Vehicular Cycling, or Effective Cycling, as John Forester originally called it, means riding as though you are a car, but with a range of reflex actions programmed into your mind to avoid being hit, when drivers don’t see you. It generally works. In my car-centric city, I’m forced to rely on it more often than I wish I had to. However, on rainy nights, on heavily trafficked narrow roads where there are downhills and uphills, and for young children, it is pure suicide.
From this we can conclude: A. that John Forester was only ever a fair weather cyclist, B. that he was a pussy who didn’t like hills, C. that he never rode a bike as a kid, and D. is now one of those old Mr. Magoos who drives around cursing at cyclists for popping out of nowhere in front of his car. We might also speculate that he doesn’t have children, I guess due to his reluctance to cycle when conditions got tough, making him unattractive to women—but of course, this is pure speculation. What cannot be denied, is he has set the cause of all-weather bicycle transportation back by decades in the US, a country that treats cyclists in parks and on sidewalks as though they were Hummers.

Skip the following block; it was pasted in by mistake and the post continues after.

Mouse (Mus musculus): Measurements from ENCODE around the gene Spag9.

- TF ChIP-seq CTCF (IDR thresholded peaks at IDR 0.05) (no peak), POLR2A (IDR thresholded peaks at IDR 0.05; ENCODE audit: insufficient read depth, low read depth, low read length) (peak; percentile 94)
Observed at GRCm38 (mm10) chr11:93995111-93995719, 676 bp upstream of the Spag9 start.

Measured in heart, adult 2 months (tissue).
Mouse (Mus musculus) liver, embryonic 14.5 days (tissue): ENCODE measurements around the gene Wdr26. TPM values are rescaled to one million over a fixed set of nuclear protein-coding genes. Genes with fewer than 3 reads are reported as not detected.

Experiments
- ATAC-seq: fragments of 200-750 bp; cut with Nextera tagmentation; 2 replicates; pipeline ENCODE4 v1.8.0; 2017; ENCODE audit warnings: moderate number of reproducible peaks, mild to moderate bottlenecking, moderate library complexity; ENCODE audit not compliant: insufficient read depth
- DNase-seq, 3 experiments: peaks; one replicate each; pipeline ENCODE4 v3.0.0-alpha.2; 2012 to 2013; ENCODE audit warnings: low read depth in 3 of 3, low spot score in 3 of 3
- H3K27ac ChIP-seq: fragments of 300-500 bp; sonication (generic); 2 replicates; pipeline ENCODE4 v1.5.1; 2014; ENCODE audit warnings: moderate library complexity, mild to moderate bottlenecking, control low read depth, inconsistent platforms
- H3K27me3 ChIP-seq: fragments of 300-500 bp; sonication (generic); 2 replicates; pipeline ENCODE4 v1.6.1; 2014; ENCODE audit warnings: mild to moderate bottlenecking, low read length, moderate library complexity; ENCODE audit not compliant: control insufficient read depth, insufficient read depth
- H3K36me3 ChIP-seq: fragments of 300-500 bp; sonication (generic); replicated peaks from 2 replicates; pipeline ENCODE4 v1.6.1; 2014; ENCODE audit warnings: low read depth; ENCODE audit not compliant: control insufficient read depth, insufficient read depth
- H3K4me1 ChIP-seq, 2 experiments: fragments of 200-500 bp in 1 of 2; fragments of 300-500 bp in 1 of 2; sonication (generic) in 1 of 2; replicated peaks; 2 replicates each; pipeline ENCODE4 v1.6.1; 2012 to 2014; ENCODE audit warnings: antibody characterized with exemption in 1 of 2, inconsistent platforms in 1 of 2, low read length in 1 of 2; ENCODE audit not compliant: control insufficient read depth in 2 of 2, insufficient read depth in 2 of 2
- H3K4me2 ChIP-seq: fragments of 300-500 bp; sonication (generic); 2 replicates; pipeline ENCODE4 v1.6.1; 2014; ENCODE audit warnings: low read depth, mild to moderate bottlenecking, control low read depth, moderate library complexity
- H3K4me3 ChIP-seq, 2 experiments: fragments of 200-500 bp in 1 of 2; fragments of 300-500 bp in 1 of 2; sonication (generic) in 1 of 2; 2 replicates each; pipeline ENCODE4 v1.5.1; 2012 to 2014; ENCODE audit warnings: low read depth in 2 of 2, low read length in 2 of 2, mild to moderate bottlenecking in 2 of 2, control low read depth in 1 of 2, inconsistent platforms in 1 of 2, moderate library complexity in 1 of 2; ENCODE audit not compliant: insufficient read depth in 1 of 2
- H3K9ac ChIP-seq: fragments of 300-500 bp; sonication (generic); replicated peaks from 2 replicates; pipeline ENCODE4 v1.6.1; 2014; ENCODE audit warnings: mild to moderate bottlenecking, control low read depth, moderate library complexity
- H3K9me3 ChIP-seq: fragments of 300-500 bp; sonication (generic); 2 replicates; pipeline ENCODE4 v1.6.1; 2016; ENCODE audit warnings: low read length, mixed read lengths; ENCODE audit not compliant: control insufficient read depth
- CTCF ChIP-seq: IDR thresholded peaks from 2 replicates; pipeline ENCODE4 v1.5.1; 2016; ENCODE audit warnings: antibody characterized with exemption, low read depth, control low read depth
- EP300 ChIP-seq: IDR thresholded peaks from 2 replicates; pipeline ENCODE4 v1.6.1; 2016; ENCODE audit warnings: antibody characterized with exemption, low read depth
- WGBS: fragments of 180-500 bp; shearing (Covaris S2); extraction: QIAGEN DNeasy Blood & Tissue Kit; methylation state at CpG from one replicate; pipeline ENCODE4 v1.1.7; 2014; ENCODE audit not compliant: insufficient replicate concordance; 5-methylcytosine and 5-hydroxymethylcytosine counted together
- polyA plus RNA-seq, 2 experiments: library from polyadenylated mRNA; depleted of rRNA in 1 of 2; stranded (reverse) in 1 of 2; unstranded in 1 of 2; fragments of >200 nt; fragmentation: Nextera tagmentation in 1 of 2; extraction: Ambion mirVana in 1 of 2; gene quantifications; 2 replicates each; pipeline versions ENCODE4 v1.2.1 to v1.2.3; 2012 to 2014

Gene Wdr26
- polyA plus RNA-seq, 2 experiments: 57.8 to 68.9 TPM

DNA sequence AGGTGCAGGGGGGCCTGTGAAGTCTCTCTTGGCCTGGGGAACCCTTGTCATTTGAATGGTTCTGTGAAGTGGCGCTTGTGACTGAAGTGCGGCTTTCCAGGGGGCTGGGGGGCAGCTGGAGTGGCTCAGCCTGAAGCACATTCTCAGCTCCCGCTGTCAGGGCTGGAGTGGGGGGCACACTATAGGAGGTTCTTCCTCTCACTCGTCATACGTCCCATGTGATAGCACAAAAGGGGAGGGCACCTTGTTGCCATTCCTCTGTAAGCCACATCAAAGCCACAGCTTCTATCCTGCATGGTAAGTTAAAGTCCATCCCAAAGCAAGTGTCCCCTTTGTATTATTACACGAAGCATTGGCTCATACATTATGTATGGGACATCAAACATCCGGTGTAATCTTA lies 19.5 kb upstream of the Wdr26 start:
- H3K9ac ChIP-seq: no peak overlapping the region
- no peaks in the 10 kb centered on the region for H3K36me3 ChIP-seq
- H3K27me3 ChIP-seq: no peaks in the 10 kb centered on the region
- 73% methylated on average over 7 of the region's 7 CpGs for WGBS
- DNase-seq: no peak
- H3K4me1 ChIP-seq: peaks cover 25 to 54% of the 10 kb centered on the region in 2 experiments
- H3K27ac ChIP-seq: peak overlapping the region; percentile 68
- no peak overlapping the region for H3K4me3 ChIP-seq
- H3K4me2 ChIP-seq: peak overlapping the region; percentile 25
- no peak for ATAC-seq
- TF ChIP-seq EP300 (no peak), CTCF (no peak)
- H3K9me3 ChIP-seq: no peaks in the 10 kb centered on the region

America are world leaders in many things, but when it comes to cycling, a little prudence and humility would help them see Holland and Denmark are eons ahead. Separate bike paths, plus laws attributing responsibility proportionate to the dangerousness of your vehicle (high for cars, low for bikes, nil for pedestrians) — that is the recipe for genuine bicycle transportation, in all weather, and for all ages, and John Forester only every drove to work when it was raining, and he and his gang are big girls. There, I have said it!
Now watch me cycle along a street in Sienna, in Southern Italy, that is closed at night to vehicles (meaning things that have motors). You might also check out this witty essay making more fun of dyed-in-the-wool vehicular cyclists.